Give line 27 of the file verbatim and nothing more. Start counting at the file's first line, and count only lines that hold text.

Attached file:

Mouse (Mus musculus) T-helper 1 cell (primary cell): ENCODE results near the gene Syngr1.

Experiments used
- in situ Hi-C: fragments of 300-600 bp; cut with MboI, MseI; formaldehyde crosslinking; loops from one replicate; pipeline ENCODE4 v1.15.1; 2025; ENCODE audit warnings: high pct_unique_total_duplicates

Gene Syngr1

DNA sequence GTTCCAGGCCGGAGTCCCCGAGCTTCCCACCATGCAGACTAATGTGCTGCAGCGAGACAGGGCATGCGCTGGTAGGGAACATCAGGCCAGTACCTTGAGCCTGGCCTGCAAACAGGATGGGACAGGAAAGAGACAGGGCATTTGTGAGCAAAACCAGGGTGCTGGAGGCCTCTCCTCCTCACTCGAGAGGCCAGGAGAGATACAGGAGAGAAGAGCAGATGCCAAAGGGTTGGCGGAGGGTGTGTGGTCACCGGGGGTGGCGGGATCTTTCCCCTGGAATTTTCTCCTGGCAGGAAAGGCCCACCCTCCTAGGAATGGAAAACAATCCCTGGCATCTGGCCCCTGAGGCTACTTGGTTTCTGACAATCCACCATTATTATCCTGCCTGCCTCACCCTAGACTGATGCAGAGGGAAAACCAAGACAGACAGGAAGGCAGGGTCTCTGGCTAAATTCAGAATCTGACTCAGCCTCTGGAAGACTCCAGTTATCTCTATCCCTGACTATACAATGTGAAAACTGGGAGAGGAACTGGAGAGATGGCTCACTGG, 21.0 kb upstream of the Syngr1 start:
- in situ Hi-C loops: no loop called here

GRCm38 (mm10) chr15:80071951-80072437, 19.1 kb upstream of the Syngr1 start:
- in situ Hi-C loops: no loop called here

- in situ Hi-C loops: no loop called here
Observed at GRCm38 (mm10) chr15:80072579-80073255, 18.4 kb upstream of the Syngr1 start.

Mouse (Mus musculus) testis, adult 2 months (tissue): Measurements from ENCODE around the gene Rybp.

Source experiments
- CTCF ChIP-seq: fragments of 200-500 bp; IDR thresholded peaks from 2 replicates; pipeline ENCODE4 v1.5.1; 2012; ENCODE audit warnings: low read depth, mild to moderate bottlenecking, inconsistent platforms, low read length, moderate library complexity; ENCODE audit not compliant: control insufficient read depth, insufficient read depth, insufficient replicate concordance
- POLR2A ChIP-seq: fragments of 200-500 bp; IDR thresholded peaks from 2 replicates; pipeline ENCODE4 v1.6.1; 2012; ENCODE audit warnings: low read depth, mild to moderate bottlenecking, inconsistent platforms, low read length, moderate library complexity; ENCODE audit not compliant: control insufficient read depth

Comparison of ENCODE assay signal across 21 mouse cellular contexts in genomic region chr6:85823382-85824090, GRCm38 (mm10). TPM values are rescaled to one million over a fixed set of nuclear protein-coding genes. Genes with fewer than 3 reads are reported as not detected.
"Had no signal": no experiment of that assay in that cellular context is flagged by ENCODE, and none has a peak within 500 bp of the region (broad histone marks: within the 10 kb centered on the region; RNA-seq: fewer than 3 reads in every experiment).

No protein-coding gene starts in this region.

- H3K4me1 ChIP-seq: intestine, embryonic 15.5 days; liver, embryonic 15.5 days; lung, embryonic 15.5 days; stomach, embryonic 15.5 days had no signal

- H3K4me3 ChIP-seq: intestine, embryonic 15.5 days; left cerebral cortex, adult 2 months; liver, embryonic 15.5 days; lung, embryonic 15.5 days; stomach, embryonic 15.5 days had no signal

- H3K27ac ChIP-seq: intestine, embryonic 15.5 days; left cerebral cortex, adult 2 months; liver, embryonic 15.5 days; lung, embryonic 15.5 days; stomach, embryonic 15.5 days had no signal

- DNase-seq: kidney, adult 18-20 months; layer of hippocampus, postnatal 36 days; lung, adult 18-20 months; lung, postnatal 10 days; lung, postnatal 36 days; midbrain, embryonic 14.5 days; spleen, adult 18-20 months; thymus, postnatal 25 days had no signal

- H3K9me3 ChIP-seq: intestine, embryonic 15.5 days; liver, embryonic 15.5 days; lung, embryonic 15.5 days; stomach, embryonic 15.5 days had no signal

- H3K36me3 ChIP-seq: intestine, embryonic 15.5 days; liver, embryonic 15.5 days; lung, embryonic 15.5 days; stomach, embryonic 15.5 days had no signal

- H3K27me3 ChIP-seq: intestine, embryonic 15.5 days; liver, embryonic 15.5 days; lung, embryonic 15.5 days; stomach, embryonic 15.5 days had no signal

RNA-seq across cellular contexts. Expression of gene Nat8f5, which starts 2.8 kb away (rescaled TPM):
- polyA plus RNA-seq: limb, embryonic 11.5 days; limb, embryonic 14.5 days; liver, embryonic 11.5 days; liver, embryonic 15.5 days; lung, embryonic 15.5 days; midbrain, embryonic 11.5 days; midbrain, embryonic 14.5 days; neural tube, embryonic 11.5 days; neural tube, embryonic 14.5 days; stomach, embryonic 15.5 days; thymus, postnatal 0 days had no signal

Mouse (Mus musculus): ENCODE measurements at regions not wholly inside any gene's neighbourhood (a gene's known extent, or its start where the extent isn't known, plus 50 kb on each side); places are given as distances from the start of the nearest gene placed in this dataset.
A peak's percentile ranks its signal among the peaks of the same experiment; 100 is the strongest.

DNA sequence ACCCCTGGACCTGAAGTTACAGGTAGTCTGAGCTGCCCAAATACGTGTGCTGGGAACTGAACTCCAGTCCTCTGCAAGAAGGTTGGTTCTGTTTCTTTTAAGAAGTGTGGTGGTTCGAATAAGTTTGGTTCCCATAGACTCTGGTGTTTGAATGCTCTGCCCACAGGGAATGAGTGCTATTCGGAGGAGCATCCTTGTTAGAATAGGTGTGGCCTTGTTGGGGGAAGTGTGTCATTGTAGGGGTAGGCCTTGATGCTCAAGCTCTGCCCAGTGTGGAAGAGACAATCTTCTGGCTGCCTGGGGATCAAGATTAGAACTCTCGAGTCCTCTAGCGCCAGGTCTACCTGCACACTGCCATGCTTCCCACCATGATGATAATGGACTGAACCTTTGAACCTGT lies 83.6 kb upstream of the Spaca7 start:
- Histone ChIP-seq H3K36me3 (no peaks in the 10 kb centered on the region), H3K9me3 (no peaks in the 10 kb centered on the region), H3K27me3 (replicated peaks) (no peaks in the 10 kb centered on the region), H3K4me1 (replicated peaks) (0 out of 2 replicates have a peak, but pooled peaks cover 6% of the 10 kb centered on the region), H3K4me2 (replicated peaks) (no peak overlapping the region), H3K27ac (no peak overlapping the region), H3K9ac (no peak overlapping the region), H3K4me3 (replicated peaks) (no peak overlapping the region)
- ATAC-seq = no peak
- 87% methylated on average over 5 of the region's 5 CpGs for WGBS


Mouse (Mus musculus): ENCODE measurements at regions not wholly inside any gene's neighbourhood (a gene's known extent, or its start where the extent isn't known, plus 50 kb on each side); places are given as distances from the start of the nearest gene placed in this dataset.